Bayer has joined forces with the International Finance Corporation, the global insurance company Swiss Re Corporate Solutions and Netafim, a leader in drip irrigation technology. Together, they formed the “Better Life Farming.” This partnership has identified specific country and crop challenges to develop tailor-made solutions to these challenges. Wherever the location, the Bayer team responsible for smallholder farming in sub-Saharan Africa has a basic principle: The solution has to work for the farmer and has to be sustainable. The intention is to help the farmers ‘walk on their own’ in the future, and all solutions must be addressing the long term. “We engage with farmers to see what can be developed locally and what can be contributed from global partners’ strengths,” Gitonga adds.
Currently, the partnership runs pilots in Kenya, Ghana and Zambia, and has expanded to Ivory Coast, explains Gitonga. “We’ve received results from two pilots in Kenya, which provided valuable lessons that were used in designing other pilots.” Gitonga also expects to engage more with local and international partners to ensure that smallholder farmers’ challenges in the region are addressed. “I am happy that Bayer is taking a leading role in supporting smallholder farmers.” She adds another point: “I believe that by getting together a mix of local and international partners to formally commit to working towards improving the lives of smallholder farmers in Africa should be a success story in itself.” For Lino Miguel Dias, Global Head Smallholder Farming, the opportunities to improve their work, and our shared world, have just begun: “Smallholder farmers can have a big impact when it comes to eliminating hunger in ways that respect their communities and the environment.”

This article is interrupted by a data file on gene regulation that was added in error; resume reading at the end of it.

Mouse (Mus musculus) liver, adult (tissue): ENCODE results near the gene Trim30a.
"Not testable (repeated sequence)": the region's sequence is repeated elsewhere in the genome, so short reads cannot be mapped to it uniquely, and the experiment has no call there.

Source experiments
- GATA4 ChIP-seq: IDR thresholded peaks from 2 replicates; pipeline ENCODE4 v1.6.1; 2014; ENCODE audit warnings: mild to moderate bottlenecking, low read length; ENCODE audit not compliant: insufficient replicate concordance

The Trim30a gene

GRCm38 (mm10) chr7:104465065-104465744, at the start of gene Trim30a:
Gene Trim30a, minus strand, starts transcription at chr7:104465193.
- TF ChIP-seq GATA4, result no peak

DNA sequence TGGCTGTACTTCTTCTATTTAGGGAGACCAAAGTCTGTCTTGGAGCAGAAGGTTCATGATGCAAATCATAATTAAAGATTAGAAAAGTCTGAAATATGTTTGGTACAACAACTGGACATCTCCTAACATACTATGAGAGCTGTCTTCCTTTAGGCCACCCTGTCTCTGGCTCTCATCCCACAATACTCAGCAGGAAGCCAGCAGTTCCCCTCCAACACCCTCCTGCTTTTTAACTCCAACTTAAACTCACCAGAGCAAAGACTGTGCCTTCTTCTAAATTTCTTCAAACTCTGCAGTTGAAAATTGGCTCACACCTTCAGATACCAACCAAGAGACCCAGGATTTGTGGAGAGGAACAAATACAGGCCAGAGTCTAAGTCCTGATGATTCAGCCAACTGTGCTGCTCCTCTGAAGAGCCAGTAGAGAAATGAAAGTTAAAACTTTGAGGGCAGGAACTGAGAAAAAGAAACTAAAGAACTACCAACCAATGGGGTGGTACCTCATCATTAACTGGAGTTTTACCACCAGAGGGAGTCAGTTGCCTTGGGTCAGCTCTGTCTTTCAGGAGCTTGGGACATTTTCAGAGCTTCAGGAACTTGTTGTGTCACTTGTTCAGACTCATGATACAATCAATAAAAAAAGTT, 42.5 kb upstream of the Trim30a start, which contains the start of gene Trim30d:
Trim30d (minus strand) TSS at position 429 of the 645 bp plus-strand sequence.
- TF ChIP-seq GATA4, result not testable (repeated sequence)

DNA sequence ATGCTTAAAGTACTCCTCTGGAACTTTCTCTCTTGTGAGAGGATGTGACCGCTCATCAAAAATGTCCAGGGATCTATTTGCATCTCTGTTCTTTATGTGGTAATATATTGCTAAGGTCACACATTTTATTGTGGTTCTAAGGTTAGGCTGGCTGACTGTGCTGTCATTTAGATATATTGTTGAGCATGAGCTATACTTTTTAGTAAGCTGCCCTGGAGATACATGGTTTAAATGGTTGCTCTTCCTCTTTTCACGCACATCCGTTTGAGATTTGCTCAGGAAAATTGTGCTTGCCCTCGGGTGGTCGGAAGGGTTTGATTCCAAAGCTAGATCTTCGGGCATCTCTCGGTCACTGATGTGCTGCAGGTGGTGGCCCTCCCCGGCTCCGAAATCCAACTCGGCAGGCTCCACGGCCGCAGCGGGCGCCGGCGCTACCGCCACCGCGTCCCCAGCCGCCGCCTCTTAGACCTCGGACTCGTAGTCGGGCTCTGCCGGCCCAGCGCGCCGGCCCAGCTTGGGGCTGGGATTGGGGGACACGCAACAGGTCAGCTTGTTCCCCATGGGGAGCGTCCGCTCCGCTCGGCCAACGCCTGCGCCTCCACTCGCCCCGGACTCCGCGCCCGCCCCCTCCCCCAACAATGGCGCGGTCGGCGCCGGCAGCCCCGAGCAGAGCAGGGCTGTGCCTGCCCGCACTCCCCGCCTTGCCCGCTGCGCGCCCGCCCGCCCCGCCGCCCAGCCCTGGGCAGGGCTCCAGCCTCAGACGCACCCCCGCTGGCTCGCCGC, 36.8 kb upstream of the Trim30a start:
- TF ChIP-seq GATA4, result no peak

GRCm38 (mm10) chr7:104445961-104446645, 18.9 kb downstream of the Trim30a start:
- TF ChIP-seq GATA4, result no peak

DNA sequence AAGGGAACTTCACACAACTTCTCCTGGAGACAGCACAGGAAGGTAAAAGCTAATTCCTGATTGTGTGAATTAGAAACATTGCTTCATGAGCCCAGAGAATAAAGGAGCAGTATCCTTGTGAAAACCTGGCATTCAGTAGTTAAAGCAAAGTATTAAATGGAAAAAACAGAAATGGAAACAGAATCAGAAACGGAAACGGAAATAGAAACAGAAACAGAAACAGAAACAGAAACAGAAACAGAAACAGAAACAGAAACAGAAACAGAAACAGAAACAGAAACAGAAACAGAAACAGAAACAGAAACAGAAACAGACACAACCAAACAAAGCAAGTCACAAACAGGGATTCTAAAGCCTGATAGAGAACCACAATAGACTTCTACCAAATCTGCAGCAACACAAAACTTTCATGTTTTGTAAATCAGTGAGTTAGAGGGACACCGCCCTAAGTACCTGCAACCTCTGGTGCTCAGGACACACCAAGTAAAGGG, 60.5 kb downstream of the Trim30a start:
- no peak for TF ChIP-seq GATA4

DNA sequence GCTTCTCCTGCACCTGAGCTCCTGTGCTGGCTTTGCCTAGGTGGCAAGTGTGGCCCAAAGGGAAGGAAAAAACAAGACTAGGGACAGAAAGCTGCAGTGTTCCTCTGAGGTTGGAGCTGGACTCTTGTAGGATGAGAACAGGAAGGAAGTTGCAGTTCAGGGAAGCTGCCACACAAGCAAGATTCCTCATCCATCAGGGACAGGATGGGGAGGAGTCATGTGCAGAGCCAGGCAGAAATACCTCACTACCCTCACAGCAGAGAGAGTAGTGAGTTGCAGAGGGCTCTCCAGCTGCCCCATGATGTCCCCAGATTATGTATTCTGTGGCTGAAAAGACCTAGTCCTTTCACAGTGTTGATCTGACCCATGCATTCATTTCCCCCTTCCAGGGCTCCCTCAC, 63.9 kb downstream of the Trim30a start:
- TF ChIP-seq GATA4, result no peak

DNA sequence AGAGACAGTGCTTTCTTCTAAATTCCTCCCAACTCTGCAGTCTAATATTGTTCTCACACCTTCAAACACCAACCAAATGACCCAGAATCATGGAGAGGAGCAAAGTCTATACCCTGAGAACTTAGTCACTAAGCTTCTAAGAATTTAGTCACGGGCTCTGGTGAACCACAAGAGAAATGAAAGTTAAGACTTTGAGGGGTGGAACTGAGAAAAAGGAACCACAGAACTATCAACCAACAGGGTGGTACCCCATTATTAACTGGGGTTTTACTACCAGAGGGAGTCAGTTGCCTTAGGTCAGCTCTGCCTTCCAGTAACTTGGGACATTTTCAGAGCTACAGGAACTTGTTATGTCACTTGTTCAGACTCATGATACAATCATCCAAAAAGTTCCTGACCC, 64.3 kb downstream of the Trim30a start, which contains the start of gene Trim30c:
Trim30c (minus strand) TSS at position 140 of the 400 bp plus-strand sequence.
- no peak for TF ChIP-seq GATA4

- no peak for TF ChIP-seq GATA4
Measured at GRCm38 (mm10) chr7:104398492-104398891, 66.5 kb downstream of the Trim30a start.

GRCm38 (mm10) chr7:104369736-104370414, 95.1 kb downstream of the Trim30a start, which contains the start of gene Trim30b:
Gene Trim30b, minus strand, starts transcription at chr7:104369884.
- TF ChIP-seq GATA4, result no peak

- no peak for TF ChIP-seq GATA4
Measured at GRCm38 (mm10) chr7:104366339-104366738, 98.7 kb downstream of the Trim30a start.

Smallholder farmers can have a big impact – an exponential impact – when it comes to eliminating hunger in ways that respect their communities and the environment.
Fully Harnessing the Potential
Dr. Josef Schmidhuber is the Deputy Director in the Trade and Markets Division of the UN’s Food and Agricultural Organization (FAO). He explains what makes agriculture in sub-Saharan Africa (SSA) unique and which tools help farmers in this area optimize their productivity.
What would you say unique about sub-Saharan Africa’s landscape and agriculture?
What is unique in SSA is the relationship between nature and culture and hence “agri-culture.” It is more tilted towards nature than in any other region, save perhaps parts of Latin America. Farming in SSA is known for being embedded into rich wildlife, with high levels of biodiversity. Another defining feature is the high pest and disease pressure that agriculture has to cope with. A well-known example is the Fall Army Worm (FAW) currently affecting the maize crop in large parts of the region. Given its location, SSA is also largely tropical agriculture, making the region suitable to the production of “cash crops” such as cocoa, coffee, tea, cotton or hard fibers such as sisal.
What are some of the greatest needs among farmers in sub-Saharan Africa to optimize productivity?
Agricultural productivity in SSA is low, in fact, much lower than in other regions. Cereal yields, for instance, hover around 1.5 t/ha, compared to 4 t/ha in Latin America or 8 t/ha in the US. Technology is a key driver for higher agricultural productivity in all regions, including in SSA. But for technology to be adopted, it needs to be adapted to the local conditions. Simply put, farmers need applications they can handle and finance, and they feel comfortable using and applying. FAO tries to help here, for instance, by providing training to farmers in farmer field schools, offering access and know-how for appropriate technologies, notably for pest and disease control.
Going forward, farmers in SSA will also shift to more productive varieties and breeds, which will eventually require better equipment, machinery, irrigation and working capital. In tandem, farmers in SSA will need better market access, better physical and marketing infrastructure as well as appropriate market intelligence and information systems. These companion measures will ensure access to better and cheaper inputs and provide efficient channels for selling their produce at remunerable prices.